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Best Practices:


  • Build Relationships with students built on respect, trust, and mutual expectations
  • Create a positive climate conducive to learning
  • Create engaging and exciting lesson plans lessons
  • Get and maintain organization
  • Create structure and procedures and establish rules and expectations
  • Establish routines
  • Continuum of responses to deal with inappropriate behavior
  • Respond appropriately to behavior/ set procedures to help prevent bad behavior

TEACHER COLLABORATION

Teacher Collaboration

Teacher collaboration is the ability of teacher working together, through communication, to improve educational standards in their school. An educational system in a school may thrive or fail on the teacher’s ability to communicate with each other and the students. “Research by Amy Edmonson at the Harvard Business School finds that organizations often thrive, or fail, based on their ability to work as teams to learn, improve, and innovate.” (Poulos, Culberston, Piazza, D’Entremont, 2014). This statement is true in education. It is not about the individual student or individual teacher but the educational organization as a whole. A school system must continuously thrive to meet new standards in education provided by the state or federal government each year or so.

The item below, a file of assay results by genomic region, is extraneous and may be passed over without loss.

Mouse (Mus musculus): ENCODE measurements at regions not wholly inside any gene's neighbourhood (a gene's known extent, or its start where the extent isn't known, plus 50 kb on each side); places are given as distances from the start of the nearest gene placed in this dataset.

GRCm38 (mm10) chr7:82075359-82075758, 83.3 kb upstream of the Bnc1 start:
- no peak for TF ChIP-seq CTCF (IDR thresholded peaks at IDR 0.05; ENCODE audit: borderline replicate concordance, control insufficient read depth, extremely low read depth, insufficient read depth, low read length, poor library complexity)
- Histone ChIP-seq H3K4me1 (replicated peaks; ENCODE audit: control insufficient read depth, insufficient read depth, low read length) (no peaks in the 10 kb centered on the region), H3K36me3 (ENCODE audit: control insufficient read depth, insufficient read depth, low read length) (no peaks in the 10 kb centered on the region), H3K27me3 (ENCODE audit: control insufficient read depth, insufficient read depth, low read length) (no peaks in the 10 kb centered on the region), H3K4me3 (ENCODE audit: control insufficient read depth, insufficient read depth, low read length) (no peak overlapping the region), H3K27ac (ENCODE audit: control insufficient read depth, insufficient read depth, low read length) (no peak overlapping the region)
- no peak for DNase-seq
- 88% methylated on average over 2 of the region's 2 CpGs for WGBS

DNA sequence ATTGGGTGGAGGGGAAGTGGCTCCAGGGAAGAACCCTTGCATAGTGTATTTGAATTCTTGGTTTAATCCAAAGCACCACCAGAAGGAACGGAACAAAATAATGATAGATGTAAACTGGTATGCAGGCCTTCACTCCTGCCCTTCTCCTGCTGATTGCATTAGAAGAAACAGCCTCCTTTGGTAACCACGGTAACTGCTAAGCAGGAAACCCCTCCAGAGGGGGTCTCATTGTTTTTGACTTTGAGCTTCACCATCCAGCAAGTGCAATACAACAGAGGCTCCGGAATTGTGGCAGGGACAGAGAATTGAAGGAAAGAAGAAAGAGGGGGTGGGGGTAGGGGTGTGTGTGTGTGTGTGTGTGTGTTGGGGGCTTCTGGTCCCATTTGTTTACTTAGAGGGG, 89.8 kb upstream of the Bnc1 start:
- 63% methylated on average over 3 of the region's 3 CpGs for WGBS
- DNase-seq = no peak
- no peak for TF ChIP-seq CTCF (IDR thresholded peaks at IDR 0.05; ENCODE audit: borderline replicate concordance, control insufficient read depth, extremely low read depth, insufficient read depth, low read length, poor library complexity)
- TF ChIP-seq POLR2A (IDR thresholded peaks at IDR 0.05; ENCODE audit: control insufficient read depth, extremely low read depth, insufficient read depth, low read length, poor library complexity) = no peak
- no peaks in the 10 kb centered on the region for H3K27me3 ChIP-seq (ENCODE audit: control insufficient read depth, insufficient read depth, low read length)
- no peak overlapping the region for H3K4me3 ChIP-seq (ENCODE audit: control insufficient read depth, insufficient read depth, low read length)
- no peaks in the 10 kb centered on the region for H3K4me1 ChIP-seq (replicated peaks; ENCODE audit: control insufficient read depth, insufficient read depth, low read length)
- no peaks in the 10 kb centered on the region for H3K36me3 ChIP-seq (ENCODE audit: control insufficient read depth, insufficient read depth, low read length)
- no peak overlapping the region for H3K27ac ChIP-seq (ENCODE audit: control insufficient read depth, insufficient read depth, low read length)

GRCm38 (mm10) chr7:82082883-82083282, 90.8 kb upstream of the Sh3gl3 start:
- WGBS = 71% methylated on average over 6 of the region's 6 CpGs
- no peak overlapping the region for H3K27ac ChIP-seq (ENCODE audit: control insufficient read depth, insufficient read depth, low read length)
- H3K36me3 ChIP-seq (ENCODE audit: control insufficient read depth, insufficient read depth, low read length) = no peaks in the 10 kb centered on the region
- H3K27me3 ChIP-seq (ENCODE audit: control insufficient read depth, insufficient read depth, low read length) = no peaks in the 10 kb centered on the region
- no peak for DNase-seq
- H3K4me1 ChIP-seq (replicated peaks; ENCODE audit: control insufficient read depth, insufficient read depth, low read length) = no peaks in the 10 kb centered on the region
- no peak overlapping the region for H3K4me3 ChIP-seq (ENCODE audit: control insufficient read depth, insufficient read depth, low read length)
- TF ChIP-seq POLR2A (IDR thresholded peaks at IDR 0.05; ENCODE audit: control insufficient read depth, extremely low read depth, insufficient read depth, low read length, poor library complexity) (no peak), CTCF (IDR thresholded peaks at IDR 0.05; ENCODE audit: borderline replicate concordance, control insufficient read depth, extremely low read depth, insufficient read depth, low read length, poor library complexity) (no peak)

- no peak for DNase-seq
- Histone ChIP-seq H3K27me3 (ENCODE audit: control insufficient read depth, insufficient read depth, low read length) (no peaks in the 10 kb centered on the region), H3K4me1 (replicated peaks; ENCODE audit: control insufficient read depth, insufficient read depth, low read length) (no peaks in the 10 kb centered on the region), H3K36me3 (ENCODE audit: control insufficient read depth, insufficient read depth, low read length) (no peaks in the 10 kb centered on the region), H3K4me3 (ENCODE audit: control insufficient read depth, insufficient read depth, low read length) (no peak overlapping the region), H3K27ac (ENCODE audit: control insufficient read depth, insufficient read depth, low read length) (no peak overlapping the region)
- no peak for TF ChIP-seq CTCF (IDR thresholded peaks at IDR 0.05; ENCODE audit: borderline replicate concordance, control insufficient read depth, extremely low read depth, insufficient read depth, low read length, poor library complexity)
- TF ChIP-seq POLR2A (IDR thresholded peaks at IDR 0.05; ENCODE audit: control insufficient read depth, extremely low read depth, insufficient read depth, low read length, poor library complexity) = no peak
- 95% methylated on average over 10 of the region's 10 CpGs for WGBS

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Helpful resource:

MAKING SPACE: The value of teacher collaboration. The Education Digest, 80(2), 28-31

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Recommended Best Practices:

Recommendations on how to improve the practice of teacher collaboration is fun and friendly meeting and technology. Meetings can sometimes be stressful for all teachers and intimidating for new teachers. Technology is an excellent way for teachers to collaborate. Using IPads or other hand help computers to communicate with one another, other than through meetings; can be effective if the issue is needed during class or planning period.

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STUDENT RELATIONSHIPS

Student Relationships

Student relations or involvement in the school is important to higher education. “A study of the teacher collaboration process and its relationship to student achievement is important to provide insight, suggestions, and information so educators can work together to achieve the highest level of student academic performance” (Ervin, 2011). Teacher’s collaboration for student achievements must include student relationships with administration.